According to research from mid-June by the Charities Aid Foundation America, only one-third of nonprofit leaders expect that their nonprofit will still be operational a year from now if things remain the same. Another third are fairly certain they will be closed, and the final third just aren’t sure.
If you’re in either of the latter two categories, like the four nonprofit leaders I spoke with, you’re greatly concerned about identifying donors that will help you weather this storm and get your organization beyond it.
There are overarching fundraising strategy issues to identify and resolve that may differ from organization to organization, of course, but from a prospect development standpoint, here is some of the advice I gave them:
You can’t ask people for money if you can’t contact them
If you don’t have up-to-date information on your donors, now is a good time to spend very little money to get it. If you already send out bulk mailings, ask your mailing vendor to give you a quote for a National Change of Address (NCOA) update. Depending on your situation and budget, update the last 5 or 10 years of your SYBUNTs (those who have given in some year but not this one) to discover where they are.
If you don’t have money for a wealth screening, consider analytics
Fundraising analytics, data insight, fundraising data science…whatever you want to call it, analytics can help you identify great future donors that are already warm prospects. It doesn’t have to be expensive because you don’t have to append outside data – you can use what you’ve already got.
Who looks most inclined to give soon? Who has been quietly putting up their hand that they want to be noticed? Which are the donors that have been increasing their gift every time they give? What regions or programs or sectors should you concentrate on? Analytics can provide a lot of great prospects on a tight budget.
If you have money for wealth screening and it’s been a while, you should really do one
If you did a screening before February, all of the stock and business and real estate information is going to be skewed. I don’t need to tell you that people are in a very different financial position now than they were 9 months ago but for some people at the top of the wealth scale, their wealth has actually increased. If your nonprofit is one of their top-priority philanthropic causes, you don’t want to miss knowing this.
And further to that point: those under the 1% (but still affluent) have been strongly supporting causes over the past 8 months that they care about most. If someone has given to your nonprofit since February (and it’s not a memorial gift), you can bet that your cause is in the top three-to-five on their priority list. A wealth screening can help you pull out the person who gave $250 but could give $25k.
Most wealth screening companies provide information on a person’s past philanthropic giving, and that can be incredibly helpful when you’re trying to prioritize your time and effort to see what a donor’s interests are and what their largest gifts elsewhere have been. However, wealth screenings can be a waste of money (here’s how), so you want to avoid those pitfalls at all costs.
Go outside your base as Plan B, not Plan A
I always recommend exhausting every effort to find great prospects in your own database before combing the hills externally. Unless you personally know every single person that you raise money from and you contact them every month, you have to remember that (especially now) situations change. Companies thrive and companies go under. Through it all though, if someone has given to your nonprofit before, they’re already part of your family of donors. You don’t have to convince them of the importance of your mission – they’ve already bought in.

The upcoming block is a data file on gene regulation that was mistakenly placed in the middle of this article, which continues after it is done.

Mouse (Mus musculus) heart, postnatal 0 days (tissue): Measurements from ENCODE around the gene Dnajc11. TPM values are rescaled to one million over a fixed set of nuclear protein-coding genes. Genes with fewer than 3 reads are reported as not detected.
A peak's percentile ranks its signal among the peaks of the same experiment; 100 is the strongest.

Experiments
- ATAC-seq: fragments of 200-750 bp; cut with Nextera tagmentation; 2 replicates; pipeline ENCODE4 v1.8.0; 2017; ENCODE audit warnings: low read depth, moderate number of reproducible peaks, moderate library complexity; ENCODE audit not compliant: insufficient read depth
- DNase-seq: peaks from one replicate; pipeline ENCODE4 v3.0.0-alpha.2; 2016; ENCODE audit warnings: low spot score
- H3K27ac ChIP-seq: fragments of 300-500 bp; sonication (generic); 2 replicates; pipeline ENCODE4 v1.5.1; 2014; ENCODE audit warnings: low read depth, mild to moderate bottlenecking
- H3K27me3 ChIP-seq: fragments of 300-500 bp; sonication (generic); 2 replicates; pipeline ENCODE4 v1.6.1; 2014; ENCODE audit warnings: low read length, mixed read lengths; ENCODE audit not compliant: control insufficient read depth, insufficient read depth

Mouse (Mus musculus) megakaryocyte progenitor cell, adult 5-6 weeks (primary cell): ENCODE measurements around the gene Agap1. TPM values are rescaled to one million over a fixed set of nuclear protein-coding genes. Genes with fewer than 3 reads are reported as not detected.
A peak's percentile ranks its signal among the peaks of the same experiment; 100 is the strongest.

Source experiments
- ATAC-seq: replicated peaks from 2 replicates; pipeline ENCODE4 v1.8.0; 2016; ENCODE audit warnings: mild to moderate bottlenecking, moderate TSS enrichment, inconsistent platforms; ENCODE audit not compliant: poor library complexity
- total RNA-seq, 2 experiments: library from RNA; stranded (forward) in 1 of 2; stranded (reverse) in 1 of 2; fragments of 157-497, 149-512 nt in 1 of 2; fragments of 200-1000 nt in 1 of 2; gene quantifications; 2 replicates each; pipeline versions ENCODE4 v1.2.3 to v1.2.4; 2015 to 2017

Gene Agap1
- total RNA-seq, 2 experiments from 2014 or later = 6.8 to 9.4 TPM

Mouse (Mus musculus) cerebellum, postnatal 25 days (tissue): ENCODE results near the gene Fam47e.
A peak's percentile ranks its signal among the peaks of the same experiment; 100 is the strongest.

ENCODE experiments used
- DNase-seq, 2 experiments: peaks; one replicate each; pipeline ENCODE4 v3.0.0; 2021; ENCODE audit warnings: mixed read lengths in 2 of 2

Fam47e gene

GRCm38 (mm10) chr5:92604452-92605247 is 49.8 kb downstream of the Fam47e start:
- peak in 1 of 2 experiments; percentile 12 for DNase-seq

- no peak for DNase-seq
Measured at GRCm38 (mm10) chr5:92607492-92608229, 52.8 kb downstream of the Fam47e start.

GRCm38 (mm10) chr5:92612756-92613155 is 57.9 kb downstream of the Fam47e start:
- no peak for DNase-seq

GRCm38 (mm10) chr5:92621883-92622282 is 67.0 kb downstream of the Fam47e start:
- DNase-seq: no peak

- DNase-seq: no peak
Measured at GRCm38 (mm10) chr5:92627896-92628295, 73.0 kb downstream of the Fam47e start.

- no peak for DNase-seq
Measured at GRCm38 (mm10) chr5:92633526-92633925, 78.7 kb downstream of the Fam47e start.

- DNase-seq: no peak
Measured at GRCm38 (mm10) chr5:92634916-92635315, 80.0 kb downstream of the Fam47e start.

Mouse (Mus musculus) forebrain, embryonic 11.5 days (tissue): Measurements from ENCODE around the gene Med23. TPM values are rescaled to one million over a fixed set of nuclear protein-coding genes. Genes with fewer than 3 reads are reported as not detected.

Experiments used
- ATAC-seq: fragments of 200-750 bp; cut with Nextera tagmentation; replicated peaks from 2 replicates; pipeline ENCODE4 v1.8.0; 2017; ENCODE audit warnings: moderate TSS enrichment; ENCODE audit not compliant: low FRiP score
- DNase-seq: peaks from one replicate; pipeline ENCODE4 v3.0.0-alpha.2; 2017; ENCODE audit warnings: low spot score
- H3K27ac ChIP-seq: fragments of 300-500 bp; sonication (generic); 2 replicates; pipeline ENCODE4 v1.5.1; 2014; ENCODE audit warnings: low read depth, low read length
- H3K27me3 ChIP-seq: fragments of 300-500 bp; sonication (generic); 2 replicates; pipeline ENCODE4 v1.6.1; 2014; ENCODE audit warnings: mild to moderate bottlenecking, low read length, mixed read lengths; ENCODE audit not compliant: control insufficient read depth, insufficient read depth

That said, if you don’t have a fundraising database, if you’re working for a startup nonprofit, or creating a brand-new program that has a different focus from your main mission, that’s obviously a different situation. That’s when elbow-grease prospect identification makes sense.
Elbow-grease research is kind of a slog, but it can be worth it in the right circumstances. Our method starts with an organization’s board, well-connected and committed volunteers, and other community champions. We build out their networks and family ties to find others they’re connected to who look likely to have a philanthropic interest in the cause. That way (we hope) we’re identifying “warm” prospects – people to whom they already have a connection via a friendly introduction.
We also look for institutional partners – companies, family and community foundations, larger endowment-based foundations, and even municipal sources to determine who gains directly or indirectly from our client organization’s presence in the community, region, or world.
We explore who benefits financially, spiritually, reputationally, socially, or materially from that nonprofit’s existence? Does the nonprofit raise the status of a community? Educate workforce toward a particular skillset or industry? Contribute to lower crime in an area? Bring in increased foot traffic to a nearby store? Who benefits from those things?
I know, that’s a slightly different angle from the norm, but I think it helps to turn the page to read the print upside down sometimes, don’t you?
Of course, we also look for institutional prospects in the “normal” way – to see which have included specific interest areas in their giving statements, or have given to a similar mission in the past.
These are just a few of the ways we (and you) can identify new donors.
The most important thing, though, is to have a plan in place for what you’re going to do next. Are fundraisers at your organization excited to make contact with new prospects? Or will those great future donors remain uncontacted? If so, your prospect research time and effort is better spent elsewhere.